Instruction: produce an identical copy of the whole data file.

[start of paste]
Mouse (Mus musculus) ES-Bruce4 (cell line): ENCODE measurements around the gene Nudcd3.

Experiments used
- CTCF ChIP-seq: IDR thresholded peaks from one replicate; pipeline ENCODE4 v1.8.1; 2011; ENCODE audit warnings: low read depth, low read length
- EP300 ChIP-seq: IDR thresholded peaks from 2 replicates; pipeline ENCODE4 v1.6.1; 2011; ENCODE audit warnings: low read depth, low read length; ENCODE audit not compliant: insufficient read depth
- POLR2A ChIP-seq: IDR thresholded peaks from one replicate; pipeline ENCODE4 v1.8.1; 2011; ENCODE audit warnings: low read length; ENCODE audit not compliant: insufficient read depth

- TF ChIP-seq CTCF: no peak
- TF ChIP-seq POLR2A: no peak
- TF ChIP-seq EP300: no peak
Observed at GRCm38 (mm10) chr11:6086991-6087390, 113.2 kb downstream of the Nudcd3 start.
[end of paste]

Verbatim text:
Mouse (Mus musculus) ES-Bruce4 (cell line): ENCODE measurements around the gene Nudcd3.

Experiments used
- CTCF ChIP-seq: IDR thresholded peaks from one replicate; pipeline ENCODE4 v1.8.1; 2011; ENCODE audit warnings: low read depth, low read length
- EP300 ChIP-seq: IDR thresholded peaks from 2 replicates; pipeline ENCODE4 v1.6.1; 2011; ENCODE audit warnings: low read depth, low read length; ENCODE audit not compliant: insufficient read depth
- POLR2A ChIP-seq: IDR thresholded peaks from one replicate; pipeline ENCODE4 v1.8.1; 2011; ENCODE audit warnings: low read length; ENCODE audit not compliant: insufficient read depth

- TF ChIP-seq CTCF: no peak
- TF ChIP-seq POLR2A: no peak
- TF ChIP-seq EP300: no peak
Observed at GRCm38 (mm10) chr11:6086991-6087390, 113.2 kb downstream of the Nudcd3 start.